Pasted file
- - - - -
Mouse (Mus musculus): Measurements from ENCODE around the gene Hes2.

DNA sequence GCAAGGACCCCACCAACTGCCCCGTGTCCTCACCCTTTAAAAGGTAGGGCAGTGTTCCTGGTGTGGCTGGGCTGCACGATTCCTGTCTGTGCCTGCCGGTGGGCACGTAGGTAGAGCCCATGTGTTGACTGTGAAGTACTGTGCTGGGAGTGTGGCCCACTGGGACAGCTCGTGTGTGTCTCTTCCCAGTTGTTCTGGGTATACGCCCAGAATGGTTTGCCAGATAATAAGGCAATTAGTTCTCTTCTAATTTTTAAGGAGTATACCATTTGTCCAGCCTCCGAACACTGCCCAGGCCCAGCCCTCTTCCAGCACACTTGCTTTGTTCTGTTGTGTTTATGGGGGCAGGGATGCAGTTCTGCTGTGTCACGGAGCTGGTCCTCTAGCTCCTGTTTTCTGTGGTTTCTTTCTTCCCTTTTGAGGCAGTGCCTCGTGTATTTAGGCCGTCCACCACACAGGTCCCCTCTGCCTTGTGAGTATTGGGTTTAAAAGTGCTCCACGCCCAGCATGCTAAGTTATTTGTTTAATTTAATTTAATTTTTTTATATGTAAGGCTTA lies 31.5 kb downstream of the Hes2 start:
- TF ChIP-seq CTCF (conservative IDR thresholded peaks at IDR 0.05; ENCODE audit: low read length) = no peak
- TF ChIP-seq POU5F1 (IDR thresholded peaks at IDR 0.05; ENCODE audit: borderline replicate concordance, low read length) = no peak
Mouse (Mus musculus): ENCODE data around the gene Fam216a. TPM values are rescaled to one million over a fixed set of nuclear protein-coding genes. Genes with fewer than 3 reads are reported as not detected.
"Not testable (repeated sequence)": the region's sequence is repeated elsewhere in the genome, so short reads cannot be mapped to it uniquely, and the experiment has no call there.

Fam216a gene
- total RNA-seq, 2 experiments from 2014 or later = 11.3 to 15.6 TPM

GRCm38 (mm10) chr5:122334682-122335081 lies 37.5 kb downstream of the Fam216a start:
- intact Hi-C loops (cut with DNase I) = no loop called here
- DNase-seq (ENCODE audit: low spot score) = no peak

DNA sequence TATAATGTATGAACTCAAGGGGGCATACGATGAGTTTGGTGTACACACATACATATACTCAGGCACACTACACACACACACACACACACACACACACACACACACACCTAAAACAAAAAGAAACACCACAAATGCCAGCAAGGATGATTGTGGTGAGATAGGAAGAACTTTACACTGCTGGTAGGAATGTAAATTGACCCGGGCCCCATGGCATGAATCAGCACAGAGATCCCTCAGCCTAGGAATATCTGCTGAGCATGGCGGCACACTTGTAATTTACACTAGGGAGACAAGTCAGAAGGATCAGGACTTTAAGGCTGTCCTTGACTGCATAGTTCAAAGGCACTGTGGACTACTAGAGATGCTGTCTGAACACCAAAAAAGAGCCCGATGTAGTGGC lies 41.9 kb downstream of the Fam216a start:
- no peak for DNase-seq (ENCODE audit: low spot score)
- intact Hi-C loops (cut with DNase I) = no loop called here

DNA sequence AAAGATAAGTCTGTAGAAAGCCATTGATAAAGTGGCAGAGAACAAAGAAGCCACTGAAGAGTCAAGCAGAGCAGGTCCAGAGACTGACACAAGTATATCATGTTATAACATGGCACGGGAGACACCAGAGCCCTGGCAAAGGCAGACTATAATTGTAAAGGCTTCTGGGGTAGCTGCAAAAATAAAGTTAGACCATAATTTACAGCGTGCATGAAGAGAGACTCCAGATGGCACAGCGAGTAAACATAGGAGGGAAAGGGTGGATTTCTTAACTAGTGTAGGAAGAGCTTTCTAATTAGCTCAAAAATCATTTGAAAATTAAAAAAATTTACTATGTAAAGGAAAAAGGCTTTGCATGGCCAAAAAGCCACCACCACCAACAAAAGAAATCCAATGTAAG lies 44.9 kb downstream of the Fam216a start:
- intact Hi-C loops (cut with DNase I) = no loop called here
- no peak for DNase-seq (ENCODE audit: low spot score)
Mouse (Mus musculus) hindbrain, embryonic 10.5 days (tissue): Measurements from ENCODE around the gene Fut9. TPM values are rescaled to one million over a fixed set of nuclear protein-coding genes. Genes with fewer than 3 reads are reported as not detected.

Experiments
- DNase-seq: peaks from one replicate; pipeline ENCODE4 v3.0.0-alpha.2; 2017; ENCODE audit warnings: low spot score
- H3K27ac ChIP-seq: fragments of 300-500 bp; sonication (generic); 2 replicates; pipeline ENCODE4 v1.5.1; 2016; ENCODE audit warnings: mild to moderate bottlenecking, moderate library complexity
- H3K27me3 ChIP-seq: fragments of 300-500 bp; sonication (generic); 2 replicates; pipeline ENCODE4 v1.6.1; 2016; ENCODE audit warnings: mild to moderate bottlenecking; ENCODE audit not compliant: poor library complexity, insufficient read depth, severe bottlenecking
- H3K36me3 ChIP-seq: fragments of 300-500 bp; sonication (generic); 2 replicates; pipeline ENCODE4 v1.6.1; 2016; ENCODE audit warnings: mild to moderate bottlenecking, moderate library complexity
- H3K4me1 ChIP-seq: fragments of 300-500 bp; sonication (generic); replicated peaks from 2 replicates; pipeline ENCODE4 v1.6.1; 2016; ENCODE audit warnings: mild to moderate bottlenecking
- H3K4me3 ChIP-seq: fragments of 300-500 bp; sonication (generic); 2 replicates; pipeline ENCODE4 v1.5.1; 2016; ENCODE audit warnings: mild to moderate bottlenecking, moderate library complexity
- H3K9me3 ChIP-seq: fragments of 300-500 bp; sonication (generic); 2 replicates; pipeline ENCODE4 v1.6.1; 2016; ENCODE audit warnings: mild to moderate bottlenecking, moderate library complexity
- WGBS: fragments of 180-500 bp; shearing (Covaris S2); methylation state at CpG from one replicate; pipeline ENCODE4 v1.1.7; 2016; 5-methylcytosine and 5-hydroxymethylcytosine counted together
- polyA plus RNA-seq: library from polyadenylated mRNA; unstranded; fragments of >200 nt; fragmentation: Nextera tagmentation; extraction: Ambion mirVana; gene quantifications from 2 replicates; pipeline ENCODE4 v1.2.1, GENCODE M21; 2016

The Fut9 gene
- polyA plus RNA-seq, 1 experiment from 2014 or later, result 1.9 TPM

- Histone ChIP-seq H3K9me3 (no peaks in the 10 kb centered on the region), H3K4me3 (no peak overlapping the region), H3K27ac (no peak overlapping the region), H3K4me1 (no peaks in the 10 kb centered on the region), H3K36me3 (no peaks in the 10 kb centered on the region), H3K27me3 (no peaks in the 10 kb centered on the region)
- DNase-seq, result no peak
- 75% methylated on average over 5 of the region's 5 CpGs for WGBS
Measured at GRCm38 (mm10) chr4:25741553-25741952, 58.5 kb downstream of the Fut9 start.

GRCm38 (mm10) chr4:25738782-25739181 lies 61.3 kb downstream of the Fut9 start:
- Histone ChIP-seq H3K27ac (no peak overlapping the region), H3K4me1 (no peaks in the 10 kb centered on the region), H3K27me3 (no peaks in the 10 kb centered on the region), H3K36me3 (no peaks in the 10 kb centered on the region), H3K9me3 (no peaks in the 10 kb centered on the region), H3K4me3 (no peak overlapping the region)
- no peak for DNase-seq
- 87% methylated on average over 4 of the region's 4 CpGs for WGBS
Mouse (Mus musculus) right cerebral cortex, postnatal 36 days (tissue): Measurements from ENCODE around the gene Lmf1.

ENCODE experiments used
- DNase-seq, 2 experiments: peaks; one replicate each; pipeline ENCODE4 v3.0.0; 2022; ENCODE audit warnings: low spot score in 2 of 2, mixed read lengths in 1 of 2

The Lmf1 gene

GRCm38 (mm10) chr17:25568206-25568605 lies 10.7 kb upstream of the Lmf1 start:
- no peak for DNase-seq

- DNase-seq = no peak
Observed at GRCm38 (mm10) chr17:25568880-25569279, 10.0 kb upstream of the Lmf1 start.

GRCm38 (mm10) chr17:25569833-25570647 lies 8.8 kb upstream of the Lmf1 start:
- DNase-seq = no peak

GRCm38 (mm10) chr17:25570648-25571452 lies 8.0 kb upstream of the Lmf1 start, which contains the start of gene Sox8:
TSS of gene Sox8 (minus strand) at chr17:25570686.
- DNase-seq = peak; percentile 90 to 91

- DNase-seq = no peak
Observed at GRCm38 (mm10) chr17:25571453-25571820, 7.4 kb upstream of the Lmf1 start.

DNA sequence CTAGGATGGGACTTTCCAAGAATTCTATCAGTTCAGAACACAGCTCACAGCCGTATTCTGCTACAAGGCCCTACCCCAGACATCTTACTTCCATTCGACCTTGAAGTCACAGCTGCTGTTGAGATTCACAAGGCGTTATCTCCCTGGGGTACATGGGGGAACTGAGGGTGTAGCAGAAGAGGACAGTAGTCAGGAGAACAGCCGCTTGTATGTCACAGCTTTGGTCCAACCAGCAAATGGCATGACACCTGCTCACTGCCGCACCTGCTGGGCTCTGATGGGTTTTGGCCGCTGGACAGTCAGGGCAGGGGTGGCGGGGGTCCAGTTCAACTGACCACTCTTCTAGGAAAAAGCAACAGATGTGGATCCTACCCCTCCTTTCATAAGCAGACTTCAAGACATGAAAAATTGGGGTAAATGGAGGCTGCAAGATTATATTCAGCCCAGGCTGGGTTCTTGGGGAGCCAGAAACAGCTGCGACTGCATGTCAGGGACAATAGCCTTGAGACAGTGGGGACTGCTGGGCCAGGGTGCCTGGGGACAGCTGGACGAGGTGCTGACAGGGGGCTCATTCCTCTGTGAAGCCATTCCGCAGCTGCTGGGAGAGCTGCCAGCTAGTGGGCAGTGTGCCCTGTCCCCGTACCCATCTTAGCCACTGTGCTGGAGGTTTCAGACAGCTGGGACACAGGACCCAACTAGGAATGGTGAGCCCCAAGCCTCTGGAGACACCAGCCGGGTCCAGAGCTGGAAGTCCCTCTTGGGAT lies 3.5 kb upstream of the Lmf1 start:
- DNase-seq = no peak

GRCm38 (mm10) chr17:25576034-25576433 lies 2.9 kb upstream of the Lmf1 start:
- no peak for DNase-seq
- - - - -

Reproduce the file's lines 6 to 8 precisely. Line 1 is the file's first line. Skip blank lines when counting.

"Not testable (repeated sequence)": the region's sequence is repeated elsewhere in the genome, so short reads cannot be mapped to it uniquely, and the experiment has no call there.

Fam216a gene
- total RNA-seq, 2 experiments from 2014 or later = 11.3 to 15.6 TPM